In the Matter of Kansas City Power and Light Company's Request for Authority to Implement a General Rate Increase for Electric Service vs. Missouri Public Service Commission and Midwest energy Consumers Group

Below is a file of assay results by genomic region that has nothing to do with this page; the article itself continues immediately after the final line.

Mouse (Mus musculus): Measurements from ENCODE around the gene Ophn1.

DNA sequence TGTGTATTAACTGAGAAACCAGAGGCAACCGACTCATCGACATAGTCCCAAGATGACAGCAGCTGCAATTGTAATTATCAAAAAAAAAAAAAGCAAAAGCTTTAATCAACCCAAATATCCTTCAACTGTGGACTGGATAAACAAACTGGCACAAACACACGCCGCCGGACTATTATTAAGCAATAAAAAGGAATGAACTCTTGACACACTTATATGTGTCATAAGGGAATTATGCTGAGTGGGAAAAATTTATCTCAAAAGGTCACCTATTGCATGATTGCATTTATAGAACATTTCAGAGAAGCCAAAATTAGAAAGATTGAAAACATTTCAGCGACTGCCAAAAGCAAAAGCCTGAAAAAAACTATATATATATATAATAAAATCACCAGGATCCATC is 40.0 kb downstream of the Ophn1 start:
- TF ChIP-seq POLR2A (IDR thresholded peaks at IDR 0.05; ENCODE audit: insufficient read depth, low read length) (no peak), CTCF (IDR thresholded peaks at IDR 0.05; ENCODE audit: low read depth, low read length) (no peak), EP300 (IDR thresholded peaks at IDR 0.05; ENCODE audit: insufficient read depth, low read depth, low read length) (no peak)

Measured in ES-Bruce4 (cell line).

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IN THE MISSOURI COURT OF APPEALS WESTERN DISTRICT In the Matter of : KANSAS CITY POWER AND LIGHT COMPANY’S REQUEST FOR AUTHORITY TO IMPLEMENT A GENERAL RATE INCREASE FOR ELECTRIC SERVICE, Appellant, v. ) ) ) ) ) ) ) ) ) ) MISSOURI PUBLIC SERVICE ) COMMISSION AND MIDWEST ) ENERGY CONSUMERS GROUP, ) Respondents. ) WD80911 FILED: August 7, 2018 Appeal from the Missouri Public Service Commission Before Division Two: James E. Welsh, P.J.,1 and Alok Ahuja and Anthony Rex Gabbert, JJ. Kansas City Power & Light Company (“KCP&L”) appeals a Report and Order issued by the Public Service Commission in KCP&L’s most recent general rate case. The company raises two issues on appeal. KCP&L first argues that the Commission erroneously refused to allow it to adjust the electrical consumption during the test year used in the rate case, to reflect the impact of certain energy efficiency measures which KCP&L had implemented under the Missouri Energy Efficiency Investment Act (“MEEIA”), § 393.1075 et seq.2 Second, KCP&L argues Judge Welsh retired as an active member of the Court after the submission of this case. He has been assigned by the Chief Justice to participate in this decision as a senior judge. 1 2 Statutory citations refer to the 2016 edition of the Revised Statutes of Missouri, updated by the 2017 Supplement. that the Commission erroneously refused to include electric vehicle charging stations constructed and operated by KCP&L in the utility’s rate base, based on the Commission’s determination that the charging stations were not “electric plant” within the meaning of § 386.020(14). We reject KCP&L’s challenge to the Commission’s treatment of KCP&L’s energy efficiency measures. We conclude, however, that the Commission erred when it held that KCP&L’s electric vehicle charging stations did not fall within the statutory definition of “electric plant.” We accordingly reverse that aspect of the Commission’s Report and Order, and remand the case to the Commission for further proceedings consistent with this opinion. Factual Background KCP&L is an electric utility subject to Commission regulation. It provides electrical service to approximately 527,000 customers in the Kansas City metropolitan area and surrounding communities. On July 1, 2016, KCP&L filed proposed tariffs designed to implement a general rate increase for electric utility service. The proposed tariffs had an effective date of July 31, 2016. The Commission suspended the proposed tariffs until May 28, 2017, to allow for full rate case proceedings. KCP&L raises two issues on appeal. We discuss the facts relevant to each of those issues in the sections which follow. 1. Treatment of Cycle 1 Energy Efficiency Measures The “test year” for KCP&L’s rate case was the 12-month period ending December 31, 2015. As the Commission explained in its Report and Order, A test year is a historical year used as the starting point for determining the basis for adjustments that are necessary to reflect annual revenues and operating costs in calculating any shortfall or excess of earnings by the utility. Adjustments, such as annualization and normalization, are made to the test year results when the unadjusted results do not fairly represent the utility’s most current 2 annual level of existing revenue and operating costs. (Footnote omitted.) The Report and Order explains that [a] normalization adjustment is an adjustment made to reflect normal, on-going operations of the utility. Revenues or costs that were incurred in the test year that are determined to be atypical or abnormal will get specific rate treatment and generally require some type of adjustment to reflect normal or typical operations. The normalization process removes abnormal or unusual events from the cost of service calculations and replaces those events with normal levels of revenues or costs. (Footnote omitted.) On the other hand, “[a]n annualization adjustment is made to a cost or revenue shown on the utility’s books to reflect a full year’s impact of that cost or revenue.” During the 2015 test year, KCP&L was implementing “Cycle 1” of an energyefficiency program approved by the Commission pursuant to the Missouri Energy Efficiency Investment Act (or “MEEIA”). The Missouri Supreme Court recently described MEEIA’s general purpose and operation in Missouri Public Service Commission v. Union Electric Co., No. SC96222, 2018 WL 3235705 (Mo. banc July 3, 2018): As a general matter, utilities . . . recover their costs (plus a reasonable return on their investments) through the sale of electricity at the rates set by the Commission. As a result, [an electric utility] has little or no incentive to encourage energy efficient practices by its customers because, again generally, the more electricity [the utility] sells the more money it makes. To remove this disincentive and encourage utilities to develop and implement programs encouraging energy efficient practices by its customers, the legislature enacted the Missouri Energy Efficiency Investment Act (“the Act”), see § 393.1075, RSMo, et seq. Under the Act, the Commission is authorized to “develop cost recovery mechanisms to further encourage investments in demand-side programs including . . . allowing the utility to retain a portion of the net benefits of a demand-side program for its shareholders.” § 393.1075.5. The Commission promulgated detailed regulations allowing utilities to seek Commission approval of a “[d]emand-side programs investment mechanism, or DSIM.” Rules 3.163(1)(F), 20.093(1)(M). These regulations provide that a DSIM is “a mechanism 3 . . . to encourage investments in demand-side programs,” and may include “[r]ecovery of lost revenues” resulting from decreased electricity consumption, and a “[u]tility incentive based on the achieved performance level of approved demand-side programs.” Id. Id. at *1 (footnotes omitted). KCP&L’s Cycle 1 energy-efficiency plan proposed to implement twelve different energy-saving initiatives, including supporting upgrades to eligible customers’ residential lighting, kitchen appliances, air conditioning systems, and thermostats. KCP&L forecast that, during the 18-month life of the Cycle 1 program (from July 1, 2014 through December 31, 2015), energy consumption would be reduced by more than 102 million kilowatt hours. The Cycle 1 plan provided that the company would be compensated for lost revenues due to the decreased sale of electricity through a “Throughput Disincentive-Net Shared Benefits” (or “TD-NSB”) surcharge (which we describe in greater detail in § I of the Discussion which follows). KCP&L’s Cycle 1 plan did not provide for any annualization adjustment for energy-saving measures which were implemented during the test year of a future rate case. In August 2015, KCP&L filed for Commission approval of its “Cycle 2” energy-efficiency program. Unlike the Cycle 1 program (which relied exclusively on a TD-NSB mechanism to compensate KCP&L for lost revenues resulting from the implementation of energy-saving measures), the Cycle 2 program provided that KCP&L’s lost revenues connected to its MEEIA program would be recovered through annualization adjustments to the electricity consumption figures used in subsequent rate cases. In other words, the Cycle 2 plan contemplated that, in future rate cases, KCP&L would reduce the electricity consumption figures during the test year, to reflect the full annualized effect of the energy-efficiency measures being implemented during the test year. These adjusted (i.e., reduced) consumption figures would then be used in setting appropriate electricity rates going forward. 4 The Stipulation embodying KCP&L’s Cycle 2 plan provided for an annualization adjustment for “all active MEEIA programs.” In the current rate case KCP&L argued that electricity usage during the 2015 test year should be subject to an annualization adjustment to reflect the decreased electricity consumption related to the implementation of its Cycle 1 and Cycle 2 energy-efficiency programs. It contended that its Cycle 1 programs should trigger an annualization adjustment because those programs had the effect of reducing electricity consumption during the 2015 test year. KCP&L argued that the Cycle 1 programs which had an effect on electricity consumption in 2015 were “active MEEIA programs” within the meaning of the Cycle 2 Stipulation, and were accordingly subject to an annualization adjustment under the terms of the Cycle 2 Stipulation. KCP&L also relied on general ratemaking principles to argue that the Commission was required to consider all available information to determine the electricity consumption to be factored into KCP&L’s forward-looking electricity rates. KCP&L argued that, if the Commission failed to make an annualization adjustment based on the consumption-reducing effects of its Cycle 1 programs, the Commission would overstate electricity consumption during the test year by more than 100 million kilowatt hours. KCP&L claimed that this overstated consumption estimate would cause KCP&L to fail to recover more than $6.6 million of its revenue requirement (because it would sell less electricity than the Commission had estimated when setting KCP&L’s rates). The Commission issued its Report and Order on May 3, 2017, with an effective date of May 13, 2017. In its Report and Order, the Commission rejected KCP&L’s argument that it was entitled to an annualization adjustment for reduced electricity consumption attributable to measures implemented as part of its Cycle 1 energy-efficiency program. The Commission found that KCP&L’s “lost revenues for Cycle 1 programs were already accounted for through operation of the TD-NSB in 5 the MEEIA surcharge. Thus, granting KCP&L’s request [for an annualization adjustment in the present rate case] would result in double recovery of assumed lost revenues.” The Commission also concluded that “[t]he language ‘all active MEEIA programs’ in the Cycle 2 Stipulation does not allow KCPL to annualize kWh sales from its Cycle 1 demand-side programs.” 2. Treatment of Electric Vehicle Charging Stations As a separate issue, KCP&L requested as part of its rate case that its electric vehicle charging stations be included in rate base. KCP&L and KCP&L Greater Missouri Operations Company have launched an initiative to install and operate more than 1,000 electric vehicle charging stations throughout the greater Kansas City region. The total budgeted capital cost for the project is $16.6 million. The amount budgeted for the Missouri portion of this project is approximately $6 million. The Commission concluded “that it lacks statutory authority over the proposed EV charging stations because they are not used for furnishing electricity for light, heat, or power,” and therefore do not constitute “electric plant” within the meaning of § 386.020(14). The Report and Order explains: EV charging stations are facilities that use specialized equipment, such as a specific cord and vehicle connector, to provide the service of charging a battery in an electric vehicle. The battery is the sole source of power to make the vehicle’s wheels turn, the heater and air conditioner operate, and the headlights shine light. The charging service is the product being sold, not the electricity used to power the charging system. By analogy, a laundromat uses electricity to provide clothes drying services, but that does not mean the laundromat’s dryers are electric plant, or that the laundromat should be regulated by the Commission. EV charging stations are not “electric plant” and, therefore, the Commission lacks statutory authority to regulate their operation. To rule otherwise would conceivably assert jurisdiction over other similar battery-charging services. Some examples would be 6 smart phone charging stations or kiosks, RV parks that allow vehicles to connect to the park’s electricity supply, or airports that connect planes to a hangar’s electricity supply while parked, which the Missouri General Assembly could not have intended. The Commission stated that the conclusion that electric vehicle charging stations are not “electric plant” was “further buttressed” by additional considerations. The Commission reasoned that Missouri’s public service statutes were enacted to avoid “destructive competition” and “unnecessary duplication of service” in industries in which natural monopoly conditions exist, but that Commission regulation was inappropriate in “situations in which competition could serve a useful public purpose.” The Commission concluded that including KCP&L’s electric vehicle charging stations in rate base would not serve the public interest, but would distort what would otherwise be a competitive market: If the charging stations go into rate base, utilities would receive a reasonable chance to recover a rate of return on that investment from ratepayers. This is problematic for services that can be considered both nonessential and/or in which a competitive market already exists. Allowing utilities to recover costs for such services from ratepayers effectively creates a regulatory barrier for new entries, unfairly punishes existing competition, and shifts risk from utility shareholders to ratepayers. Instead of promoting growth, an insulated regulated monopoly can undermine competition, which may reduce efficiency. The Commission found that the risk of distorting the marketplace for electric vehicle charging services was particularly acute in the greater Kansas City area, because “[t]he Kansas [Corporation] Commission has denied KCPL’s request to regulate EV charging stations,” creating a situation in which “Kansas EV station owners would operate in a free-market environment, while Missouri EV station owners would be working from a more traditional ratemaking model that builds in regulatory lag.” The Commission also stated its view that, if charging stations were included in rate base, only electric vehicle owners and KCP&L shareholders would 7 benefit, while “[n]on-participants, which would be many of KCPL[’s] ratepayers, would bear most of the risk and cost.” Although the Commission concluded that the electric vehicle charging stations did not themselves constitute “electric plant,” its Report and Order specifies that “KCPL may include in rate base any equipment, such as distribution lines, transformers, and meters, necessary to provide electric service to an owner of an EV charging station, whether or not that owner is affiliated with KCPL.” In addition, although the Commission concluded that the operation of electric vehicle charging stations did not involve the sale of electricity, it ordered KCP&L to “file an amended tariff to revise the existing prohibition on the resale of electricity in order to clarify that EV charging stations are not reselling electricity.” Following the denial of its application for rehearing, KCP&L filed this appeal. Standard of Review Under section 386.510, the appellate standard of review of a PSC order is two-pronged: first, the reviewing court must determine whether the PSC’s order is lawful; and second, the court must determine whether the order is reasonable. The PSC’s order is prima facie lawful and reasonable. The burden of proof is upon the party attacking the order to show by clear and satisfactory evidence that the order or determination of the PSC is unlawful or unreasonable. The lawfulness of an order is determined by whether statutory authority for its issuance exists, and all legal issues are reviewed de novo. The decision of the PSC is reasonable where the order is supported by substantial, competent evidence on the whole record, the decision is not arbitrary or capricious, or where the PSC has not abused its discretion. “Substantial evidence” is competent evidence which, if true, has a probative force on the issues. . . . The PSC’s factual findings are presumptively correct, and if substantial evidence supports either of two conflicting factual conclusions, we are bound by the findings of the administrative tribunal. 8 In re Union Elec. Co., 422 S.W.3d 358, 363-64 (Mo. App. W.D. 2013) (citations, internal quotation marks, and brackets omitted). Whether we address purely legal issues as part of our “lawfulness” or “reasonableness” inquiries, we review those legal issues de novo, and “exercise[ ] independent judgment to correct erroneous interpretations.” Mo. Pub. Serv. Comm’n v. Union Elec. Co., No. SC96222, 2018 WL 3235705, at *5 (Mo. banc July 3, 2018) (citations and internal quotation marks omitted). Discussion I. In its first Point, KCP&L argues that the Commission’s Report and Order was unlawful and unreasonable, because the Commission set rates employing overstated electricity sales figures, which failed to account for reductions in usage resulting from implementation of KCP&L’s “Cycle 1” energy-efficiency program. We disagree. As noted in our discussion of the relevant facts, the regulations promulgated by the Commission to implement MEEIA provide that a utility implementing an energy-efficiency program may include in its plan a mechanism for “‘[r]ecovery of lost revenues’ resulting from decreased electricity consumption.” Union Elec. Co., 2018 WL 3235705, at *1 (footnote omitted). KCP&L’s Cycle 1 energy-efficiency plan included a mechanism known as a “Throughput Disincentive-Net Shared Benefits” (or “TD-NSB”) surcharge to account for lost revenues. KCP&L fashioned its TDNSB mechanism on the mechanism included in an earlier energy-efficiency plan filed by Ameren (the plan which was at issue in the Missouri Supreme Court’s Union Electric Company decision). In documents which were included in the record of KCP&L’s rate case, Ameren explained that [t]he implementation of energy efficiency programs causes a decrease in electricity sales, which causes the utility to lose revenue 9 that it would have otherwise collected. But even more importantly, it prevents the utility from recovering a portion of its fixed costs. . . . To fully align utility incentives such that the utility can partner with third party energy efficiency or conservation efforts, the throughput disincentive must be adequately addressed. Ameren explained that the Throughput Disincentive surcharge was designed to “make[ ] the utility whole for the revenues it would have collected absent the implementation of its energy efficiency programs.” The Commission’s Report and Order concluded that KCP&L’s lost revenues attributable to the implementation of the Cycle 1 program “were already [fully] accounted for through operation of the TD-NSB” surcharge contained in the Cycle 1 program itself, and that it “would result in double recovery of assumed lost revenues” to permit KCP&L an annualization adjustment in its general rate case for those same usage reductions. The Commission’s conclusions are supported by substantial competent evidence, and were not arbitrary and capricious. As the Missouri Supreme Court has recently observed, the terms of electric utilities’ MEEIA plans are “dauntingly complex,” and we venture into this arena with “some trepidation.” Union Elec. Co., 2018 WL 3235705, at *1, *3. Nevertheless, we conclude that the record supports the Commission’s conclusion that lost revenues associated with KCP&L’s Cycle 1 programs were fully and finally addressed by the Cycle 1 TD-NSB surcharge. First, the terms of the Cycle 1 Stipulation which defined the TD-NSB surcharge indicate that it was intended to compensate for lost revenues associated with particular energy-efficiency measures over the full useful life of those measures. Thus, the Cycle 1 Stipulation specifies that the TD-NSB surcharge was to constitute 26.36% of the “net shared benefits” accruing under the Cycle 1 program. “Net shared benefits,” in turn, are defined in the Cycle 1 Stipulation as “the 2014 present value of avoided utility costs over the measures’ lives less 2014 present value of all program[ ] costs.” In addition, the Stipulation specifies that “[t]he energy and demand savings will be based on actual 10 measures installed and tracked each month, and their associated deemed energy (kWh) and deemed demand (kW) savings and deemed lifetimes.” The emphasized language from the Stipulation suggests that the TD-NSB surcharge was designed to take account of electricity usage reductions occurring over the useful life of each energy-saving measure which was implemented during Cycle 1. Expert witnesses testified during the trial of KCP&L’s rate case that the Cycle 1 TD-NSB surcharge fully compensated KCP&L for the lost revenues associated with implementation of the Cycle 1 program. Thus, Staff witness John Rogers testified that KCP&L’s Cycle 1 TD-NSB surcharge was modeled after the TD-NSB surcharge contained in Ameren’s MEEIA plan, which expressly stated that it assumed no annualization of lost revenues in future rate cases.3 Rogers testified at the evidentiary hearing that, rather than relying on later annualization during a rate case, the Cycle 1 TD-NSB surcharge “compensate[ed] the company up front for the entire throughput disincentive over the life of the measures.” Rogers provided a detailed description of the workings of the Cycle 1 TD-NSB surcharge, emphasizing that it took account of the effect of Cycle 1 measures over their full useful lives: [T]he way it really works is that every month when a measure is installed under Cycle 1, there’s a calculation of the net shared benefit for that measure and all the measures that month, and the calculation goes like this: Measures installed through the DS [More computer] model. The benefits are calculated . . . based upon the benefits, the net present value benefits over the life of the measure, minus the cost, that’s the net shared benefit. Benefits minus cost. Those benefits occur over the life of the measure. It may be 10 years or 15 years, whatever it is, but in the DS more [computer] model those benefits are all calculated over the life of the measure, not in the month, but over the life of the measure, and then their net present 3 We recognize that the Commission’s Report and Order does not explicitly cite to Rogers’ live testimony. The Report and Order does, however, extensively cite to and rely on Rogers’ pre-filed surrebuttal testimony concerning the Cycle 1 TD-NSB surcharge, and it is evident that the Commission credited Rogers’ testimony with respect to the issues raised in KCP&L’s first Point. 11 value and the costs are subtracted, and the company received 26.36 percent [as the TD-NSB surcharge]. Every month they booked that. Rogers testified that, unlike the Cycle 2 plan, “the model [for the TD-NSB surcharge in Cycle 1] was designed and calculated to determine the net shared benefit without any annualization of the energy savings during rate cases.”4 Rogers emphasized that Cycle 1 and Cycle 2 have distinctly different throughput disincentives. The company has been compensated already under the agreement for Cycle 1 their entire throughput disincentive. If they were to annualize savings again for Cycle 1 programs, they would actually be double recovering. Similarly, Office of Public Counsel witness Geoff Marke testified that allowing KCP&L to annualize the usage reductions associated with Cycle 1 measures “would result in double recovery of assumed lost revenues.” Besides the wording of the Cycle 1 Stipulation, and the expert testimony described the design and operation of the Cycle 1 TD-NSB surcharge, the Commission’s conclusion that no annualization adjustment was appropriate is also supported by contrasting the treatment of lost revenues in KCP&L’s Cycle 1 and Cycle 2 MEEIA plans. Staff witness Rogers testified that the Cycle 1 and Cycle 2 Stipulations “have distinctly different throughput disincentives.” As the Commission recognized in the Report and Order, “[u]nlike the MEEIA Cycle 1 DSIM that relied upon the throughput disincentive feature of the DSIM for recovery of lost revenues, the MEEIA Cycle 2 Stipulation contemplated that lost revenues would be recovered through a revenue annualization in subsequent KCPL rate cases.” The Cycle 2 Stipulation expressly provides for annualization only with respect to KCP&L’s “active MEEIA programs.” KCP&L has now abandoned the 4 Rogers’ pre-filed surrebuttal testimony made the same assertion: “KCPL’s Cycle 1 TD-NSB Share was agreed to as part of the Cycle 1 Stipulation and is designed to compensate KCPL for the entire amount of KCPL’s through-put disincentive due to Cycle 1’s deemed measures without any annualization of kWh sales in its general rate cases.” (Footnote omitted.) 12 argument that Cycle 1 energy-efficiency measures which had energy-reducing effects during the test year constituted “active MEEIA programs” within the meaning of the Cycle 2 Stipulation. It thus concedes that its Cycle 1 energyefficiency measures are not subject to annualization by virtue of the Cycle 2 Stipulation. In contrast to the Cycle 2 Stipulation, however, the Cycle 1 Stipulation does not authorize annualization. The lack of any authorization of annualization in the Cycle 1 Stipulation, when such authorization appears in the Cycle 2 Stipulation, is a significant indication that annualization is not authorized for energy efficiency measures implemented as part of Cycle 1. KCP&L argues that the Commission used inaccurate, unadjusted electricity consumption information in formulating its rates. But the Commission reasonably concluded that KCP&L had agreed that the TD-NSB surcharge it received under the Cycle 1 Stipulation would constitute its full compensation for lost revenues as a result of the implementation of the Cycle 1 plan, and that it had also agreed that no annualization adjustment would be applied with respect to Cycle 1 energy efficiency measures in future rate cases. Given that KCP&L agreed to a particular treatment of lost revenues associated with the Cycle 1 program, it cannot now complain that the Commission refused to give it an additional concession to address those lost revenues. KCP&L’s first Point is denied. II. In its second Point, KCP&L argues that the Commission’s Report and Order erroneously determined that KCP&L’s electric vehicle charging stations do not constitute “electric plant” within the meaning of § 386.020(14). Whether KCP&L’s charging stations constitute “electric plant” involves a question of “[s]tatutory construction [, which] is a matter of law.” State ex rel. Office of Pub. Counsel v. Pub. Serv. Comm’n, 331 S.W.3d 677, 683 (Mo. App. W.D. 2011). 13 “On issues of law, we do not defer to the Commission but, instead, address the matter de novo.” In re Laclede Gas Co., 417 S.W.3d 815, 819 (Mo. App. W.D. 2014) (citation omitted). “Electric plant” is defined in § 386.020(14) to mean: all real estate, fixtures and personal property operated, controlled, owned, used or to be used for or in connection with or to facilitate the generation, transmission, distribution, sale or furnishing of electricity for light, heat or power; and any conduits, ducts or other devices, materials, apparatus or property for containing, holding or carrying conductors used or to be used for the transmission of electricity for light, heat or power. The Commission concluded that the electric vehicle charging stations do not constitute “electric plant” because, in the Commission’s view, the stations “are not used for furnishing electricity for light, heat, or power.” Instead, the Commission reasoned that EV charging stations are facilities that use specialized equipment, such as a specific cord and vehicle connector, to provide the service of charging a battery in an electric vehicle. The battery is the sole source of power to make the vehicle’s wheels turn, the heater and air conditioner operate, and the headlights shine light. The charging service is the product being sold, not the electricity used to power the charging system. The Commission’s conclusion that the charging stations perform a “batterycharging service,” rather than the “sale [or] furnishing [of] electricity for . . . power,” cannot withstand scrutiny. The Commission’s Report and Order does not identify any service which KCP&L provides to customers in connection with the operation of its electric vehicle charging stations: it apparently does not clean or provide maintenance for its customers’ vehicles; it does not provide vehicle parking or storage services along with the electricity; it does not entertain, feed or provide other facilities to customers while their vehicles charge; it does not even perform the physical service of connecting and disconnecting the vehicle from the charging station as part of the charging process. 14 The charging stations operate much like self-service gasoline stations. In the case of a self-service gasoline station, it would be unnatural to refer to the relevant transaction as “the service of filling the vehicle’s fuel tank with gasoline”; instead, the more obvious and natural way to describe the transaction is as a sale of gasoline to a customer, for powering a motor vehicle. Moreover, it would be unnatural to state, in connection with a gasoline-powered automobile, that the fuel tank “is the sole source of power to make the vehicle’s wheels turn, the heater and air conditioner operate, and the headlights shine light”; instead, what ultimately powers the vehicle is the gasoline sold by the self-service station – even though that gasoline is not consumed immediately upon purchase, but is instead stored in the fuel tank until later needed. Just as in the case of a self-service gasoline station, what takes place at one of KCP&L’s electric vehicle charging stations is not the service of charging a battery; instead, it is the sale of electricity to the vehicle owner, for use to power his or her electric vehicle. While the vehicle’s batteries may store the purchased electricity temporarily until that electricity is needed to power the vehicle, the battery is merely a storage device – it is not “the sole source of power” driving the vehicle. Rechargeable batteries have become increasingly common in household and industrial applications, powering vehicles, large and small appliances, and cellular telephones, among many other devices. The fact that electricity is used to charge a battery, rather than to immediately operate a machine, does not convert the transaction into a “service,” rather than a sale or furnishing of electricity for use as power. It is noteworthy that the Commission’s Report and Order directed KCP&L to “file an amended tariff to revise the existing prohibition on the resale of electricity in order to clarify that EV charging stations are not reselling electricity.” Thus, the Commission itself recognized that without this tariff revision, proprietors of electric vehicle charging stations would be prevented from operating, since their 15 actions would constitute the prohibited “resale” of electricity they purchased from KCP&L. The Commission also emphasized that the electric vehicle charging stations use “specialized equipment, such as a specific cord and vehicle connector.” The definition of “electric plant” includes all “personal property . . . used . . . to facilitate the . . . distribution, sale or furnishing of electricity”; this definition would appear to comprehend even “specialized equipment” employed to sell or distribute electricity. In any event, we fail to see how the use of “specialized equipment” distinguishes electric vehicle charging stations from other circumstances in which KCP&L sells or furnishes electricity. In connection with the sale of electricity to residential and business establishments, KCP&L employs various types of wiring and conduit, transformers, insulators, metering equipment, and connectors. That equipment is “specialized” depending on the voltage, current, or phase of the electricity being transported, and the type of equipment to which the electricity is being supplied. Electric vehicle charging stations are not distinctive in this regard. The Commission reasoned that KCP&L’s charging stations were comparable to electric clothes dryers in a laundromat; it stated that “a laundromat uses electricity to provide clothes drying services, but that does not mean the laundromat’s dryers are electric plant.” The analogy to electric clothes dryers is unpersuasive. In the case of a laundromat, the proprietor – not the customer – owns and maintains the electric-powered equipment, as well as the facility in which the equipment is housed. The customer is merely permitted to use the proprietor’s electric-powered equipment, in the proprietor’s facility, to perform a specific task. The customer is not purchasing electricity from the laundromat; instead, he or she is purchasing the use of a clothes dryer in a facility furnished to permit the customer to do their laundry. The self-service charging of a customer’s electric vehicle is completely different. The customer – not KCP&L – owns and maintains 16 the electricity-consuming machine; and the customer operates that machine away from KCP&L’s charging station, for the customer’s own purposes. The charging station customer purchases nothing from KCP&L other than electricity. The Commission argued that, if it found that KCP&L’s electric vehicle charging stations constituted “electric plant,” it would be required to regulate other “similar” battery-charging services, such as “smart phone charging stations or kiosks, RV parks that allow vehicles to connect to the park’s electricity supply, or airports that connect plans to a hangar’s electricity supply while parked.” Once again, we find the Commission’s reasoning unpersuasive. At least with respect to recreational vehicle parks and airports, the provision of electricity to a customer is plainly ancillary to other services offered by the business proprietor – namely, the rental of a space in which to park or store a vehicle, along with other amenities. In addition, because the electricity is supplied solely to persons who otherwise rent the business’ parking or storage space, the electricity is not being offered for “public use” because it is not “indiscriminately and reasonably made available to the general public”; it therefore would not trigger Commission jurisdiction. Hurricane Deck Holding Co. v. Pub. Serv. Comm’n, 289 S.W.3d 260, 264 (Mo. App. W.D. 2009) (citation omitted); cf. Cook Tractor Co. v. Dir. of Revenue, 187 S.W.3d 870, 874-75 (Mo. banc 2006) (dealer in large farm and construction equipment did not constitute a “common carrier” because it did not offer its equipment-hauling services to the general public, but instead made “announcements at its public [equipment] auctions that it was available to haul goods for purchasers”).5 5 No party has argued in this case that any of KCP&L’s electric vehicle charging stations are not “made available to the general public” because of the specific manner in which vehicle charging is offered at particular stations. If particular charging stations do not make electricity “publicly available” in the relevant sense, that issue can be addressed on remand. 17 The Commission cited a number of policy rationales to exclude electric vehicle charging stations from the definition of “electric plant.” For example, the Commission expressed its concern that, if it recognized charging stations as “electric plant”: the large number of ratepayers who do not operate electric vehicles would end up subsidizing the automobile usage of the small number of electric vehicle owners; KCP&L would be given a competitive advantage over non-utility operators of similar charging stations; and KCP&L would construct wasteful and unnecessary facilities, because it would not face the same risk of monetary loss that unregulated entities experience. While the Commission’s policy concerns may be well-founded, nothing in the statutory definition of “electric plant” authorizes the Commission to exclude equipment from the definition based on such concerns. Under bedrock principles of statutory construction, we cannot incorporate unwritten conditions, exceptions, or limitations into [the statute’s] unambiguous command. The Missouri Supreme Court has emphasized that “‘[t]his Court may not engraft upon the statute provisions which do not appear in explicit words or by implication from othe[r] words in the statute.’” Courts “cannot supply what the legislature has omitted from controlling statutes”; instead, we “enforce[ ] statutes as they are written, not as they might have been written.” Under these fundamental principles, “[w]here no exceptions are made in terms, none will be made by mere implication or construction.” In Interest of J.L.H., 488 S.W.3d 689, 696 (Mo. App. W.D. 2016) (en banc) (citations omitted). In addition, even if electric vehicle charging stations are recognized to be “electric plant,” this does not leave the Commission without mechanisms to address the concerns expressed in its Report and Order. Where particular utility activities fall within the Commission’s regulatory jurisdiction, the Commission has the authority to review the prudence of those activities; it may have authority to approve or disapprove particular expenditures before they occur; and it may have 18 the ability through rate-design mechanisms to specify that the costs of particular activities will be borne solely by particular classes of ratepayers. We find it significant that, in the Kansas Corporation Commission decision cited by the Commission, the Kansas agency did not find that the operation of KCP&L’s electric vehicle charging stations was not a “public utility function” under K.S.A. §§ 66101a and 66-104; instead, the Kansas Commission found that the charging stations which KCP&L sought to install were not necessary “to furnish reasonably efficient and sufficient service and facilities” to its customers, as required by K.S.A. § 66101b.6 Confirming that it did not wholly lack regulatory authority, the Kansas Commission later approved a tariff specifying the rates KCP&L could charge for the electricity sold through its charging stations,7 over an objection that KCP&L should operate the stations “as an unregulated service.”8 Our conclusion that KCP&L’s electric vehicle charging stations constitute “electric plant” within the meaning of § 386.020(14) does not leave the Commission without remedy; to the contrary, it provides a basis for the Commission to exercise its full range of regulatory authorities with respect to those stations.9 Because we conclude that the Public Service Commission erroneously concluded that KCP&L’s electric vehicle charging stations did not constitute In the Matter of KCP&L’s Application to Deploy and Operate its Proposed Clean Charge Network, No. 16-KCPE-160-MIS, 2016 WL 4989935 at *5 ¶ 14 (Ks. Corp. Comm’n Sept. 13, 2016). 6 7 In the Matter of KCP&L’s Application to Deploy and Operate its Proposed Clean Charge Network, No. 16-KCPE-160-MIS, 2016 WL 6436734 at *5 (Ks. Corp. Comm’n Oct. 27, 2016). 8 Id. at *3 ¶ 11. 9 The Commission's regulatory authorities include the authority to review and approve the rates charged for electricity sold through the charging stations, which would presumably take account of the costs of constructing, maintaining, and operating those stations. See §§ 393.130, 393.140. We were informed at oral argument that KCP&L does not provide electricity gratuitously to electric vehicle owners at the charging stations it currently operates, but that the costs of the electricity are instead borne by the vehicle operator, or by the owner of the property which “hosts” a particular station. 19 “electric plant” within the meaning of § 386.020(14), we reverse that portion of the Commission’s Report and Order, and remand the matter to the Commission for further proceedings consistent with this opinion. Conclusion The Public Service Commission’s Report and Order is affirmed in part and reversed in part, and the case is remanded to the Commission for further proceedings consistent with this opinion. Alok Ahuja, Judge All concur. 20